The agreement is widely seen as a sign of an improvement of ties between Bucharest and Chisinau after the tense and often acrimonious relationship that characterized Romanian-Moldovan ties when the Party of Communists was in power (2001-2009).

New Commission to investigate the totalitarian Communist regime in Moldova

Interim President and Speaker Mihai Ghimpu decrees the creation of a Commission to Study and Assess the Totalitarian Communist Regime in Moldova (CSATCRM). „The Declaration of Sovereignty on June 23, 1990 and the Declaration of Independence on August 27, 1991 did not only mean the removal of the totalitarian Communist regime in Moldova, but also the chance to create a democratic society in the country.

Although in these nearly two decades Moldova made some progress in creating the rule of law and in the path toward European integration, the country still does not know the truth about the totalitarian Communist regime in its history. The availability of objective and multilateral information about this is utterly necessary in order for the post-Communist generation to know the totalitarian essence of the Communist regime and not to admit the installation of similar regimes in the future,” Mr. Ghimpu's decree says.

The CSATCRM „will periodically inform society about its activities; will come up with a study and a collection of documents and an analytical report about the historical, legal, and political nature of the totalitarian Communist regime; and will present proposals by June 1, 2010 to the President.”

Thursday, January 14, 2010

Neighbor news Jan 13 2010: Ukraine elections; Ukraine court: Bolsheviks guilty of Holodomor; Romania mixes pop and politics; Romania/Standard&Poor's

Ukraine Voters Weigh In on Orange Revolution

Ukraine court finds Bolsheviks guilty of Holodomor genocide

Yulia Tymoshenko stokes Ukraine election tension

Romania mixes pop and politics

Standard & Poor's: Romania's rating perspective might improve after 2010 budget is

Spanish E.U. presidency: “Our goal is the abolishment of the visa regime between Russia and the European Union”

Spanish Foreign Minister Miguel Angel Moratinos recently said during his visit to Moscow that "our goal is the abolishment of the visa regime between Russia and the European Union.”

Previously, Italian Foreign Minister Franco Frattini has expressed support for this move, while Estonian officials objected to the idea of granting visa-free travel to Russians before giving them to members of the Eastern Partnership, including Moldova.

Moldovan officials have not yet commented upon these recent statements by European officials.

After 25.1% rate in 2008, inflation slows to 5.7% in 2009 in Transnistria

According to data provided by the Transnistrian Economy Ministry, the breakaway region's inflation rate in 2009 stood at 5.7 percent. This number is mild compared to a whopping 25.1 percent registered in 2008 and nearly 30 percent in 2007.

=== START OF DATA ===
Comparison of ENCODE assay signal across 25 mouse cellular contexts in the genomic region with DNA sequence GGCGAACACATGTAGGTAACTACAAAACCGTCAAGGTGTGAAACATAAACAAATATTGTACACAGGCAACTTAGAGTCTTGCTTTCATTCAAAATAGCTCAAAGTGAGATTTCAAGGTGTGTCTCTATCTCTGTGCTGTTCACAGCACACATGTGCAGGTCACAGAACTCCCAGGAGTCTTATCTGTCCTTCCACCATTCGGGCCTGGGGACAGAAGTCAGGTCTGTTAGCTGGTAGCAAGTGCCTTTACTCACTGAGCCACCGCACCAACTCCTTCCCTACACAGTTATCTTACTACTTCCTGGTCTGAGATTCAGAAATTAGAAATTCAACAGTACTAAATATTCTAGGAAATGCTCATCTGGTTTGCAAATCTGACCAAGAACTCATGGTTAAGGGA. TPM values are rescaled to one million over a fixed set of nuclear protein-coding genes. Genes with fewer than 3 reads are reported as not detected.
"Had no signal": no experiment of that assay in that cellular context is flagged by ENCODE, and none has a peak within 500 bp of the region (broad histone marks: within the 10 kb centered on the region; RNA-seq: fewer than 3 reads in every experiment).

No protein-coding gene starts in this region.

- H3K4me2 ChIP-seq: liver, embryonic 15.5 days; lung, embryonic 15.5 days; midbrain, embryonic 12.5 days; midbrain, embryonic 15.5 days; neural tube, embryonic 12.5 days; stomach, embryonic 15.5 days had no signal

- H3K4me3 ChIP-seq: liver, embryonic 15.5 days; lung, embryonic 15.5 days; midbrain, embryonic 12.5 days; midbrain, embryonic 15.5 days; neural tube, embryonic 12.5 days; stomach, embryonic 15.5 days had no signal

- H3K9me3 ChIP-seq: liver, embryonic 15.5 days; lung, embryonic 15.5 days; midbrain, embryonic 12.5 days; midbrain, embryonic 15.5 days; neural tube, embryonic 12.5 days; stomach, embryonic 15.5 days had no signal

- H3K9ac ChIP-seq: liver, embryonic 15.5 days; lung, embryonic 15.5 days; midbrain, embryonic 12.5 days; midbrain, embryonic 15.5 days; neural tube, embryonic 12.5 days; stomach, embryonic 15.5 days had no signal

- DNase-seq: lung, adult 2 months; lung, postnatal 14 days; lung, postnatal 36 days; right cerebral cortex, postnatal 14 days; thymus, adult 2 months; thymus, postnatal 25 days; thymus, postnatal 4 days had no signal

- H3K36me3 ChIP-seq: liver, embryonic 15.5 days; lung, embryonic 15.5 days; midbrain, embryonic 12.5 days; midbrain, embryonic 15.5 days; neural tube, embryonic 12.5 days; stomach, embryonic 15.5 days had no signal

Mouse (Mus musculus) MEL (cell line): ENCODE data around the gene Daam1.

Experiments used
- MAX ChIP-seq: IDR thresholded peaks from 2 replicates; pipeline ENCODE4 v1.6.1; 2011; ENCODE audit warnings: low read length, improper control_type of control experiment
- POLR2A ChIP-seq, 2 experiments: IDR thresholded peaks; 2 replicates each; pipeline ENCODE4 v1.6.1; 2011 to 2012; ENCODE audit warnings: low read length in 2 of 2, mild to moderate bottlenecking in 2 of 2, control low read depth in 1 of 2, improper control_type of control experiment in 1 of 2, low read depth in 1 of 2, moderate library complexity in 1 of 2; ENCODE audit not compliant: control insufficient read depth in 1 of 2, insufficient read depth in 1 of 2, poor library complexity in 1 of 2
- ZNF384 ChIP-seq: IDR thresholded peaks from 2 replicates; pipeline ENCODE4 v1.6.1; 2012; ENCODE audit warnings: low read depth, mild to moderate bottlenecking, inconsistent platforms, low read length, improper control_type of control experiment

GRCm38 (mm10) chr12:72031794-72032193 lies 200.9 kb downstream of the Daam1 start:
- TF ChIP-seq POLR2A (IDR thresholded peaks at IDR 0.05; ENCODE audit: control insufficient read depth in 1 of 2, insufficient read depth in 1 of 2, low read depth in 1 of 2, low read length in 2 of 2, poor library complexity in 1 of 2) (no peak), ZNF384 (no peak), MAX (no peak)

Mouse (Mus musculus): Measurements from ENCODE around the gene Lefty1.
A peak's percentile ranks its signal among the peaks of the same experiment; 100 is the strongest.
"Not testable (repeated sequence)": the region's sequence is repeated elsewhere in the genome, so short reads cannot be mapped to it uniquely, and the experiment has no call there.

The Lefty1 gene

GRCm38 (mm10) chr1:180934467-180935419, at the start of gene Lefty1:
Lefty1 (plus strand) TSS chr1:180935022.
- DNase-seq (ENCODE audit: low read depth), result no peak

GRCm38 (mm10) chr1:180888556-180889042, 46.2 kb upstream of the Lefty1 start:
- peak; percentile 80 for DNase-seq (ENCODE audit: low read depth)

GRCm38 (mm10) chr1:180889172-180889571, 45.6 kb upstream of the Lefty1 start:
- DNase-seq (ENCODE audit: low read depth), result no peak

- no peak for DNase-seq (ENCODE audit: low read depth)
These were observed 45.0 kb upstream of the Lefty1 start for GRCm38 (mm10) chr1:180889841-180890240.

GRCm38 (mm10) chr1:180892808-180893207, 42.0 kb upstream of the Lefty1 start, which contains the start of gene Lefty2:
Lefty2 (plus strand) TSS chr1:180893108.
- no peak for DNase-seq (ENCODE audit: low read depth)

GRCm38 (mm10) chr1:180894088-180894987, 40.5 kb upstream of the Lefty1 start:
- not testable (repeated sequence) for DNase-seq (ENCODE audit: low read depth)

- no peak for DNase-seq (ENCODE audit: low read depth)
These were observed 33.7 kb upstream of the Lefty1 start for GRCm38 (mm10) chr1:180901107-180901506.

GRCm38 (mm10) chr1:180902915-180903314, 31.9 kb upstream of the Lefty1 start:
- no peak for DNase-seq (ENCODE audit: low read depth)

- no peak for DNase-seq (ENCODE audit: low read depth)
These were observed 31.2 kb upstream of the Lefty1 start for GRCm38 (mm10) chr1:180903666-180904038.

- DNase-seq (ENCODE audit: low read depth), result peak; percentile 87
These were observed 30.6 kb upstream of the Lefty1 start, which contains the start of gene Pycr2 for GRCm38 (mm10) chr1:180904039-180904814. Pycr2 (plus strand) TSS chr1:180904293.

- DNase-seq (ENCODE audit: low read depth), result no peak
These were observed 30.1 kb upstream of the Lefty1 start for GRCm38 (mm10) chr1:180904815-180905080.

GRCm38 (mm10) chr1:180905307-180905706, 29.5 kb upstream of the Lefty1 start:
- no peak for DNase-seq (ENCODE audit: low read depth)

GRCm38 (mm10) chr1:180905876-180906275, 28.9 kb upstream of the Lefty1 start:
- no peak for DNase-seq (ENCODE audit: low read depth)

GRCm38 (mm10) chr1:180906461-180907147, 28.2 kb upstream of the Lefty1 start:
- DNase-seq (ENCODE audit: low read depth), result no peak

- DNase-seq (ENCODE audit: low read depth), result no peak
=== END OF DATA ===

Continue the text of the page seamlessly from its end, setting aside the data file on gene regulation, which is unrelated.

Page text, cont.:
By comparison, the inflation rate in the territory controlled by Chisinau stood at 13.1 percent in 2007 and 7.3 percent in 2008. Final data does not seem to be available for the entire year of 2009, but inflation in the first 11 months of 2009 stood at less than negative one percent.

Greece and Netherlands join E.U. visa center in Chisinau, Moldovans no longer have to go abroad to get visas for these countries

Greece and the Netherlands have joined the European Union Common Visa Center (CVC) in Chisinau, which is hosted by the Hungarian Embassy in Moldova, said Hungarian Ambassador to Moldova Gyorgy Varga during a press conference yesterday.

Norway, Croatia, and Slovakia have been invited to join the visa center, as well.

The CVC was opened in 2007 in order to make it easier for Moldovan citizens traveling to European countries to get visas. Many Moldovans used to have to go to Kiev, Bucharest, or even Moscow to get visas for certain countries.

Currently, the CVC provides visas for Austria, Belgium, Denmark, Estonia, Finland,
Hungary, Iceland, Latvia, Luxembourg, Slovenia, and Sweden.

Wednesday, January 13, 2010

Neighbor news Jan 12 2010: Ukraine looks Eastward; Despair in West over Ukraine; Brussels raises bar to entry; Hugo Boss in RO

Ukraine looks eastward

Despair in West Over Ukraine

Ukraine leader accuses PM of seeking absolute power

Disillusioned by Bulgaria and Romania, Brussels raises the bar to entry

President Basescu hopes Romania will escape EC verification mechanism on justice

"Hugo Boss" intends to move it's production to Romania, Turkey and Bulgaria

Romanian Chamber of Deputies ratifies small-scale border trade and population flow agreement with Moldova

The Romanian Chamber of Deputies ratified the small scale border trade and population flow agreement with Moldova on January 12.

According to the agreement, Moldovan citizens can travel 50 km into Romanian territory without a visa. Currently, Moldovans need visas to visit the neighboring country. About one third of the Moldovan population is expected to benefit from the agreement.

The bill will now move on to Romania's upper chamber - the Senate.

RFE/RL: Bringing Moldova's Women Into The Democratization Process

Radio Free Europe/Radio Liberty recently published an article about the situation of women in Moldova.

An excerpt: